Pulmonary manifestations in scleroderma: A review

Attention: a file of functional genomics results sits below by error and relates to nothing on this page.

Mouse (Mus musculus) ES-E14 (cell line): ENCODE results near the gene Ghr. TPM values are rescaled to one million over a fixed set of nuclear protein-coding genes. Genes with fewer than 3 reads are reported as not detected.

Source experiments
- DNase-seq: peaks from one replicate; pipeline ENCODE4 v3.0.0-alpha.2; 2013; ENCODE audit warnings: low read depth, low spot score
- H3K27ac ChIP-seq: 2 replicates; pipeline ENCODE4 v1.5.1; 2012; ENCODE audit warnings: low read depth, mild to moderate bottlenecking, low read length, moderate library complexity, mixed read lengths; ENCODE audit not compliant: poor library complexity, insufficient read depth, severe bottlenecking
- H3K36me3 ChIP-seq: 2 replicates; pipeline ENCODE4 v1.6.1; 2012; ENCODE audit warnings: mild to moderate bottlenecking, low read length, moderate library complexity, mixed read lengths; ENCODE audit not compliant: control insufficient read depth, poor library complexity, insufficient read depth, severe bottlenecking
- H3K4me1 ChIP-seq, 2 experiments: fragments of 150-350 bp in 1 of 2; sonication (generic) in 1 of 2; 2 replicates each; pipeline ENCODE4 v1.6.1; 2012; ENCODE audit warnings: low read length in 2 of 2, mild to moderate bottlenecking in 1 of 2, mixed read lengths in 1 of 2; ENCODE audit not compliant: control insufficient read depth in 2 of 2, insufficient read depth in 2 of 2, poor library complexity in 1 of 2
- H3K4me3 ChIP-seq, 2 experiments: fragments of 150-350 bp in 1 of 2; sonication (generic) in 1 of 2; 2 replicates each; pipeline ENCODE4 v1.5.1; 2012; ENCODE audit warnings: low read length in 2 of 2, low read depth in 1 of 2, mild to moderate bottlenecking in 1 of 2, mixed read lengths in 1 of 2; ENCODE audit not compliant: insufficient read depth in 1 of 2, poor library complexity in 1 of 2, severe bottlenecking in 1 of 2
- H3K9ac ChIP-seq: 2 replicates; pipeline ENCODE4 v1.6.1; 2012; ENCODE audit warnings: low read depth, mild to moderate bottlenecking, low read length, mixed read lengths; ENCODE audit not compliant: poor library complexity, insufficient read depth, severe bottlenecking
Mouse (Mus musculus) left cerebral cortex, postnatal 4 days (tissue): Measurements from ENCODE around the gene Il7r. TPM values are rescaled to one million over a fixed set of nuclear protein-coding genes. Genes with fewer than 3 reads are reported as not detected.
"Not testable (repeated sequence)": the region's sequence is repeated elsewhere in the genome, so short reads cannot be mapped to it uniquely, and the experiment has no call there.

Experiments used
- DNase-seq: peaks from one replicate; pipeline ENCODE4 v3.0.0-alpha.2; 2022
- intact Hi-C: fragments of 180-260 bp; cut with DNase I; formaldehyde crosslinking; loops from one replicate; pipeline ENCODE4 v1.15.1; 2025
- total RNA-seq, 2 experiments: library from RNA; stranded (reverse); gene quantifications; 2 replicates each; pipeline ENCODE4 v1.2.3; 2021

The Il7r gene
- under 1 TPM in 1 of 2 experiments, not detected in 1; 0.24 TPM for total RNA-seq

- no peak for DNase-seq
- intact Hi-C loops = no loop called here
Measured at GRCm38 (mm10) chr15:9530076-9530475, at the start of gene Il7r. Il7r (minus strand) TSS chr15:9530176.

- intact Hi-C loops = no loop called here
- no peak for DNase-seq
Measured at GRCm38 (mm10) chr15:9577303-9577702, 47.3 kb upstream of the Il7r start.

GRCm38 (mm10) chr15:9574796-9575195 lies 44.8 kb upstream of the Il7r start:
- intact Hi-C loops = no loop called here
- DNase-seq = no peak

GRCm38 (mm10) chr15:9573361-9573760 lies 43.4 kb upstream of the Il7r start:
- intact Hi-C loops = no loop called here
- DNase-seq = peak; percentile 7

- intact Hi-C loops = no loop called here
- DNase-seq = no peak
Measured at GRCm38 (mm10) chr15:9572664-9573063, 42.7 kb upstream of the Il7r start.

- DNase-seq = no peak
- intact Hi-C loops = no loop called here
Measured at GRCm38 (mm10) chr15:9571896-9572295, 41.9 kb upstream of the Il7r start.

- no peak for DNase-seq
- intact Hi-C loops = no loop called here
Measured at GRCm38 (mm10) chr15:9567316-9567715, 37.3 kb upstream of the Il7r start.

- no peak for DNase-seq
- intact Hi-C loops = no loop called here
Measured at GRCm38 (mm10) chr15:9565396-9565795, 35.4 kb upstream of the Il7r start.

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Background: Scleroderma is a chronic multisystem autoimmune disease of unknown aetiology. Scleroderma is characterized by widespread obliterative vasculopathy of small arteries and is associated with varying degrees of tissue fibrosis and multiple organ involvement. Pulmonary disease is an important component of SSc. It is estimated that 80% of patients with SSc have some evidence of pulmonary disease. Systemic sclerosis has the poorest prognosis amongst rheumatology diseases with the highest case-specific mortality of any of the autoimmune rheumatic diseases as well as causing major morbidity. Objective: This article will review pathogenesis, diagnosis and management of pulmonary disease in scleroderma. Data source: Literature review of relevant published literature from both Africa and the rest of the world. Data synthesis: The pathogenesis of lung disease in scleroderma involves a variety of pathways, including immunological/inflammatory activation and vascular injury. The primary cytokines responsible for the disease are unknown but it is postulated that it involves a complex interplay between inflammatory, B lymphocyte antibody production, oxidative stress and fibrotic pathways. This leads to the activation of lung fibroblasts by inflammatory and fibrotic mediators. Lung fibroblasts play a central role in the deposition of excess intracellular matrix. This inflammatory response leads to fibrosis and occurs in the setting of vascular derangements. The most common symptoms are dry cough and dyspnea on exertion. The high morbidity and mortality seen in SSc is generally attributed to the two major pulmonary manifestations of the disease: interstitial pulmonary fibrosis, or interstitial lung disease, and pulmonary arterial hypertension. Exertional dyspnea and dry cough are the most common presenting symptoms in patients with SSc who develop pulmonary involvement Algorithm of diagnostic procedures in these patients does not differ considerably from the procedures of any other interstitial lung disease. At the current time, cyclophosphamide remains the best studied therapeutic agent although alternatives are actively being evaluated. The pathogenesis of pulmonary disease in scleroderma is still an enigma and is being actively researched. This will advance our understanding of the disease and ability to care for these patients. Conclusion: Pulmonary complications are common in SSc and are the leading causes of death. Careful evaluation by the clinician is warranted to detect the presence of an ILD and to select patients appropriately for consideration of therapy. It is a major clinical challenge largely due to the enigma of the disease pathology as well as limited therapeutic options available. This is compounded by the perceived lack of evidence for clinical effectiveness of those treatments that are currently in use. Clinical trials are underway and offer hope for novel approaches to this mysterious and often devastating manifestation of scleroderma.